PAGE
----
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A white poet posing as Asian sparks controversy, conversation

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Best American Poetry 2015
The 'Best American Poetry 2015' anthology is at the center of a maelstrom.
Courtesy of Scribner

Every week, The Thread tackles your book questions, big and small. Ask a question now.

This week's question: What sparked the controversy surrounding the Best American Poetry 2015 anthology?

Poetry doesn't usually stir up controversy, but this year's Best American Poetry anthology is at the center of one of the most heated literary conversations of the year.

The anthology, published in early September, features 75 poems selected by this year's guest editor, Sherman Alexie, an award-winning novelist, screenwriter and poet in his own right.

Author Sherman Alexie
Author Sherman Alexie
Courtesy of Chase Jarvis

One of the poems, "The Bees, The Flowers, Jesus, Ancient Tigers, Poseidon, Adam and Eve," is attributed to Yi-Fen Chou. But that's just a pseudonym. The poet's real name is Michael Derrick Hudson, and he's a white man who lives in Fort Wayne, Ind. 

When notified that his poem would be included in the anthology, Hudson revealed his identity to Alexie. He said "The Bees" had been rejected 40 times under his own name, and another 9 times under the Chou pseudonym, before it was published in the literary journal Prairie Schooner.

Alexie, who is Native American, said Hudson used the pseudonym "as a means of subverting what he believes to be a politically correct poetry business." Essentially, he thought he'd have a better chance at being published if he used a minority pseudonym — and he was right.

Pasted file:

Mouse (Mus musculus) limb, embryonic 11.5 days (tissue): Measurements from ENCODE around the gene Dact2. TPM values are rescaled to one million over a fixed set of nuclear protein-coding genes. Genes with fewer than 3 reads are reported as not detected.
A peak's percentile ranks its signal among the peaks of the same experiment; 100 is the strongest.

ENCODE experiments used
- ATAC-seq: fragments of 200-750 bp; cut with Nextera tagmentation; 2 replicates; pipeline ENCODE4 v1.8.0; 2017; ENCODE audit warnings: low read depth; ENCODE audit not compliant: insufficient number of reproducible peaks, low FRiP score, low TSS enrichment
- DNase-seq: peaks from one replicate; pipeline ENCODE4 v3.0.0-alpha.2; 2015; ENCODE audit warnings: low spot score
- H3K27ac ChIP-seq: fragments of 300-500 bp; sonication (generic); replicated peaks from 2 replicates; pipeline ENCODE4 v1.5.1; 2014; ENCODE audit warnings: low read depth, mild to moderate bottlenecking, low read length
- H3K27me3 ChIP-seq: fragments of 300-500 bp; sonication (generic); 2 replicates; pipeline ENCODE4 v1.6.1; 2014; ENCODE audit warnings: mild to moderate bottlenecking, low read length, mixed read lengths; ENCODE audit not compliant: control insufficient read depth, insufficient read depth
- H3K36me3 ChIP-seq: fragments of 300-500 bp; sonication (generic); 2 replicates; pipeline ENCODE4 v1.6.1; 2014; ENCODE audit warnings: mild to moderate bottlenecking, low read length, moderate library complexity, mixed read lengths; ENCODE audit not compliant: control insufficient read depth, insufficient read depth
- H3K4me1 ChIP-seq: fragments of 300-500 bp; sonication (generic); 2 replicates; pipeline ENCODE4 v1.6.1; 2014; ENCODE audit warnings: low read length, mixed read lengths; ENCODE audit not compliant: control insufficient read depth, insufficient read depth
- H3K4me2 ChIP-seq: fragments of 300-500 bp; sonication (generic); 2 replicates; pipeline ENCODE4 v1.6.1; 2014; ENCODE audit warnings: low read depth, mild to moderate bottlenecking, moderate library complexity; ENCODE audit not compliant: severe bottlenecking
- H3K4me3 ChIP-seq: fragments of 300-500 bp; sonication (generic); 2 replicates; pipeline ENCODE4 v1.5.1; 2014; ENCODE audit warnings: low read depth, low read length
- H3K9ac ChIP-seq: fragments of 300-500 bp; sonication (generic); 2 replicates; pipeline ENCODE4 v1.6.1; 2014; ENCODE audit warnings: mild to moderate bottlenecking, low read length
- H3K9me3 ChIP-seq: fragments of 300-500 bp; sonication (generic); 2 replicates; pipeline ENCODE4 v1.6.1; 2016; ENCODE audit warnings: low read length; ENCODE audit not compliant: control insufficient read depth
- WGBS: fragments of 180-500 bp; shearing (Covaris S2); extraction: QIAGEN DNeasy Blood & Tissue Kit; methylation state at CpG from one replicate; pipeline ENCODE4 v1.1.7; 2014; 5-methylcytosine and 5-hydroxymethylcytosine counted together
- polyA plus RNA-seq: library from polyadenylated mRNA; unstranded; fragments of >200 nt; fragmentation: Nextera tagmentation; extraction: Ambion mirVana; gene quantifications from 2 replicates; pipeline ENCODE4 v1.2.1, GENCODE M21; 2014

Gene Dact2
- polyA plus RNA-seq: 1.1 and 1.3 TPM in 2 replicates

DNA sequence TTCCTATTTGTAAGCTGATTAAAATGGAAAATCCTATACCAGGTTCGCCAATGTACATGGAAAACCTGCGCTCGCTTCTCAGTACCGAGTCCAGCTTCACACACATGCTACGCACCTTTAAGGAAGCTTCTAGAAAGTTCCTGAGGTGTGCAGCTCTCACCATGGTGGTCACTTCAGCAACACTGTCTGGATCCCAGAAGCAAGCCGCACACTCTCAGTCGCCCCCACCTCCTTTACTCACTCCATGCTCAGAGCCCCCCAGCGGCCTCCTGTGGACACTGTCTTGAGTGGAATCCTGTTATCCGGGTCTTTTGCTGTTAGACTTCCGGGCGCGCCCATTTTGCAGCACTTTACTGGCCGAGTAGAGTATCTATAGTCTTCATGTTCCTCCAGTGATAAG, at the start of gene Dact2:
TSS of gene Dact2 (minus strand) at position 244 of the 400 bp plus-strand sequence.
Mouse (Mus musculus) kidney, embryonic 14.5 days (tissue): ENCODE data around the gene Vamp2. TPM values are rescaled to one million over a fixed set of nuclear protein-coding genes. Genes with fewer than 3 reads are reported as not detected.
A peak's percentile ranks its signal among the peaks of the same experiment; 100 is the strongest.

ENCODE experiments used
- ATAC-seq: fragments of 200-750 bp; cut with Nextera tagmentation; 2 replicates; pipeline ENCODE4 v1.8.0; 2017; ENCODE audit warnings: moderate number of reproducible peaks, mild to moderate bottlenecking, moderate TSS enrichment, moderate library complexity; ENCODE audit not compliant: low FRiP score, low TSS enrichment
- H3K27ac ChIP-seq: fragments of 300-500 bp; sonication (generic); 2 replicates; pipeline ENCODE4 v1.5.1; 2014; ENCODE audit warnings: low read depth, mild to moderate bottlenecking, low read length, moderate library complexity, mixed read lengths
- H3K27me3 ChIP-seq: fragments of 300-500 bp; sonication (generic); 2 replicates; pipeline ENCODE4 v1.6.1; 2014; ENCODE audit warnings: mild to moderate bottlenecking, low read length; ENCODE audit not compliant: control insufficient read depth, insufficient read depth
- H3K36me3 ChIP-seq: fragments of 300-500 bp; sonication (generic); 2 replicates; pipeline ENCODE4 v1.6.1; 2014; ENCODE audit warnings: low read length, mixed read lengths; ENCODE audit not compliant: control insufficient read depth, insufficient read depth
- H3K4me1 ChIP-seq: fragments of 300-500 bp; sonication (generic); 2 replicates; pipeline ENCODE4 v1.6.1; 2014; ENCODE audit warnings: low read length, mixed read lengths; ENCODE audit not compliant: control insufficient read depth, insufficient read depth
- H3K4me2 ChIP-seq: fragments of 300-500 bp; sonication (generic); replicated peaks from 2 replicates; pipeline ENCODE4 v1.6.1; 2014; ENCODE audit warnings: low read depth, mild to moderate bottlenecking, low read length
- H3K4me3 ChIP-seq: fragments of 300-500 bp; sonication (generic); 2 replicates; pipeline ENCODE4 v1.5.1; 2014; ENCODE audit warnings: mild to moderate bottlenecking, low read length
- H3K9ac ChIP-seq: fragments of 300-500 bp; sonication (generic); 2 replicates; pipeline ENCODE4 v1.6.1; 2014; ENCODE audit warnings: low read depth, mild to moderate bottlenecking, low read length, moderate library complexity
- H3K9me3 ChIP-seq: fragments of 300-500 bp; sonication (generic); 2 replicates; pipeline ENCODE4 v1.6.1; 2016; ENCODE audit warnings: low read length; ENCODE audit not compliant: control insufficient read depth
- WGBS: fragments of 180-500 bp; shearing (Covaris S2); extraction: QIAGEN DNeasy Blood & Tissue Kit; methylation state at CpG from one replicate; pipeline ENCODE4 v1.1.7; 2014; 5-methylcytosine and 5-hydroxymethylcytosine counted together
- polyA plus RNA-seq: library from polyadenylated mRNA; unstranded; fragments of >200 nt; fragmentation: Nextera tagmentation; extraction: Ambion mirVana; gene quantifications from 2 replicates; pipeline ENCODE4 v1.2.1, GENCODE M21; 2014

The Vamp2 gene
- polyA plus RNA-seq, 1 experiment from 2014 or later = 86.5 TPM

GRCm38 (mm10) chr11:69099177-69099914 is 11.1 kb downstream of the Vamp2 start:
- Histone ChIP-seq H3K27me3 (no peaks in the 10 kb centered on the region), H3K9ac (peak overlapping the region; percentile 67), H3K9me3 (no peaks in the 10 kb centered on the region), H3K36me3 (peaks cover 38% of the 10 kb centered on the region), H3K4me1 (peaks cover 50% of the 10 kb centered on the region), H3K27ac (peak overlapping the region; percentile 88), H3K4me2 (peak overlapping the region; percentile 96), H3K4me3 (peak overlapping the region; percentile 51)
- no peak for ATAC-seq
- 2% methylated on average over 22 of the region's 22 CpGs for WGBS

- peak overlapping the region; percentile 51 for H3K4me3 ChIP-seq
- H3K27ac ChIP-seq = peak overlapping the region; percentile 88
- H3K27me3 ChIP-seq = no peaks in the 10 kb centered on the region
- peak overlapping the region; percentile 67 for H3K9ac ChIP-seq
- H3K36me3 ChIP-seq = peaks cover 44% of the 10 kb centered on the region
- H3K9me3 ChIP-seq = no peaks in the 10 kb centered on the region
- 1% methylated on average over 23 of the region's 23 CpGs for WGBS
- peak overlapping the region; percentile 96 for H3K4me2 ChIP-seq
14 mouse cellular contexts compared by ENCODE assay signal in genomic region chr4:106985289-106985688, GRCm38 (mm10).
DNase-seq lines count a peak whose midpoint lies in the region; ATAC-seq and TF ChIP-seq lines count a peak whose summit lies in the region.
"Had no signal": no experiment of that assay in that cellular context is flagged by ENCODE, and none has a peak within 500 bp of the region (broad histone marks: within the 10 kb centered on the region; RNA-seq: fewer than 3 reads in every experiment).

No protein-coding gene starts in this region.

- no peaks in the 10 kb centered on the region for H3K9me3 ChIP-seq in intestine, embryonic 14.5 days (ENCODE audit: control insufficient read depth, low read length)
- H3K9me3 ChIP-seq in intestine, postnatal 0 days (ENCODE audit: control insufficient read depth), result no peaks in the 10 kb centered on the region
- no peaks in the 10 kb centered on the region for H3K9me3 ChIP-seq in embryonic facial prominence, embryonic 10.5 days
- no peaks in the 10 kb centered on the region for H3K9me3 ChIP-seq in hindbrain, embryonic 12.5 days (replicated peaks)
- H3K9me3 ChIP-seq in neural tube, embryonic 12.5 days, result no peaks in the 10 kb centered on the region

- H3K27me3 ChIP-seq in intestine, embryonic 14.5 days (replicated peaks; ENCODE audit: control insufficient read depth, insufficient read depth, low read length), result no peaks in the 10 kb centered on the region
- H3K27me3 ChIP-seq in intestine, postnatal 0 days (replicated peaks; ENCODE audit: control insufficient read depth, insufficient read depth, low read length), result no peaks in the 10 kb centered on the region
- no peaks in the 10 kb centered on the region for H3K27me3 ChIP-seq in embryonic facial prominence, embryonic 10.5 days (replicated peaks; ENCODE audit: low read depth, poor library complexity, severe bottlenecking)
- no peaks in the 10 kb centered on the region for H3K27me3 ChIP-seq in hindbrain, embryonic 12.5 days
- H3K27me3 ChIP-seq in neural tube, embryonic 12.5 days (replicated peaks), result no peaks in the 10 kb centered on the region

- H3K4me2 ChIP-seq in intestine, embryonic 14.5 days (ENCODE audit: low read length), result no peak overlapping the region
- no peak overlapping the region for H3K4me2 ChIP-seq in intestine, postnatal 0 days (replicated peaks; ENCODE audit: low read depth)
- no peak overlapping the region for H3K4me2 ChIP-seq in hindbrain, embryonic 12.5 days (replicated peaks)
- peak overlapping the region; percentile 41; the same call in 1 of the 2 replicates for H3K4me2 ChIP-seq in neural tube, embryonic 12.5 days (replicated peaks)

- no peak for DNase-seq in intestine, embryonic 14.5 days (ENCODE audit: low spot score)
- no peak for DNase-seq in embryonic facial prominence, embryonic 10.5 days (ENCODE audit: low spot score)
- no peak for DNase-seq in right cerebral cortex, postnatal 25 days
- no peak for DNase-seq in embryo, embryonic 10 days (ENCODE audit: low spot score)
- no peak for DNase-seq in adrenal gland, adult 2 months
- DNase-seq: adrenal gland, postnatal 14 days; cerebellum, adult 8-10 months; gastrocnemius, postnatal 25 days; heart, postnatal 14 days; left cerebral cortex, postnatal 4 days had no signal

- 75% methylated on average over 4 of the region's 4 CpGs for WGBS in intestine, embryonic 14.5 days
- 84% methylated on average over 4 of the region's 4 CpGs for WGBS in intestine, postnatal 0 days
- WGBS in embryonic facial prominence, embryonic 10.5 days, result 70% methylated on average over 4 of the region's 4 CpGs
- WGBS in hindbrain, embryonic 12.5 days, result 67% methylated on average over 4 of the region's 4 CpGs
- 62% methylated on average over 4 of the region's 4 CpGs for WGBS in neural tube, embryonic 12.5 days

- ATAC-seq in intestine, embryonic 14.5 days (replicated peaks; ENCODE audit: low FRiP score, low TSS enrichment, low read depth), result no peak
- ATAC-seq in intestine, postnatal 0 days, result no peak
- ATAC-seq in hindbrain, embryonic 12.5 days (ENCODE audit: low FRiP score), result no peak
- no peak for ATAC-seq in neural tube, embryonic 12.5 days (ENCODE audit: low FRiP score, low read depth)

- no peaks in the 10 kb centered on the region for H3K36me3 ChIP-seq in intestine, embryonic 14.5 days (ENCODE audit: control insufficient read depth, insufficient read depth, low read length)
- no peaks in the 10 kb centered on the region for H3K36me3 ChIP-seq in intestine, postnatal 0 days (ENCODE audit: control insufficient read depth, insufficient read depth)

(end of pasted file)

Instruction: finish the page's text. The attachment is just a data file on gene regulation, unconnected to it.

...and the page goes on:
"Bluntly stated," Alexie wrote in a statement after the controversy erupted. "I was more amenable to the poem because I thought the author was Chinese-American."

Hudson's revelation left Alexie angry and torn, he said. Should he include the poem in the anthology, in light of Hudson's real identity? Or should he remove it? In the end, he decided it should be published, along with an explanation of the Yi-Fen Chou pseudonym in the anthology's notes.

When news of the poem's inclusion broke, many questioned the decision.

Saeed Jones, one of the other poets included in the collection, admitted Alexie was in a difficult position. "I can't say what Sherman Alexie should have done," he wrote on Facebook. But the controversy marred what had been a celebration for Jones. "I've gone from being elated about being included in Best American Poetry 2015 to wishing I'd never heard of it. Racism ruins literally everything."

While some questioned what harm there was in a pen name, Korean-American poet Franny Choi  explained that from her point of view, "the difference between J.K. Rowling and Yi-Fen Chou is the difference between theater and yellowface." (J.K. Rowling is the pseudonym of "Harry Potter" author Joanne Rowling.)

Choi has since written a poem about the controversy, titled "regarding the yellowface poet." The hashtag #ActualAsianPoet has started spreading on Twitter, highlighting the work of Choi and other Asian-American authors.

For those who claim that Hudson's exercise proves minority poets have an advantage in publishing, Alexie openly states that in this instance, that was true. Every anthology reflects the tastes and values of its curator. For Best American Poetry 2015, Alexie acknowledged — after the fact — that he was looking for "poets and poems that have been underrepresented in the past."

"Nepotism," Alexie said, "is as common as oxygen."

The ire toward Hudson continued to grow after it was revealed that he likely borrowed the name Yi-Fen Chou from a real woman. It's the name of a woman he likely attended high school with, who emigrated to the United States from Taiwan in the 1970s. (Hudson has not spoken to reporters following the controversy, so his biographical details have not been confirmed.)

While Chou has remained quiet on the subject, her sister has protested Hudson's use of the name, saying it showed "a lack of honesty" and "careless disregard for Chinese people and for Asians."

It remains to be seen if the controversy will push sales of the anthology one way or the other. If sales increase amid the maelstrom, more people will be exposed to the work of a truly diverse group of poets. If people boycott the inclusion of Hudson, a fleet of great poems will not get the appreciation they deserve.